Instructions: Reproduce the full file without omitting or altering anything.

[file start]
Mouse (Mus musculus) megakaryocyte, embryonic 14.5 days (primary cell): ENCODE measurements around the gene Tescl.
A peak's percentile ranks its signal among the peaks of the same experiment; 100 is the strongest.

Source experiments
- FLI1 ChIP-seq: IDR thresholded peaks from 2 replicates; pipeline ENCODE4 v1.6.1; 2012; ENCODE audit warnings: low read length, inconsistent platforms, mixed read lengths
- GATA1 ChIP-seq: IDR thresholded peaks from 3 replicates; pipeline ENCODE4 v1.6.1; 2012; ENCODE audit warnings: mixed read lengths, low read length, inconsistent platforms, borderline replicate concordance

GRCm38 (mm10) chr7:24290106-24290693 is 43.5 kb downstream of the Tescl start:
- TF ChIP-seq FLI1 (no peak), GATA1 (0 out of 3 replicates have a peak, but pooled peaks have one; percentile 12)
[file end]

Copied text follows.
Mouse (Mus musculus) megakaryocyte, embryonic 14.5 days (primary cell): ENCODE measurements around the gene Tescl.
A peak's percentile ranks its signal among the peaks of the same experiment; 100 is the strongest.

Source experiments
- FLI1 ChIP-seq: IDR thresholded peaks from 2 replicates; pipeline ENCODE4 v1.6.1; 2012; ENCODE audit warnings: low read length, inconsistent platforms, mixed read lengths
- GATA1 ChIP-seq: IDR thresholded peaks from 3 replicates; pipeline ENCODE4 v1.6.1; 2012; ENCODE audit warnings: mixed read lengths, low read length, inconsistent platforms, borderline replicate concordance

GRCm38 (mm10) chr7:24290106-24290693 is 43.5 kb downstream of the Tescl start:
- TF ChIP-seq FLI1 (no peak), GATA1 (0 out of 3 replicates have a peak, but pooled peaks have one; percentile 12)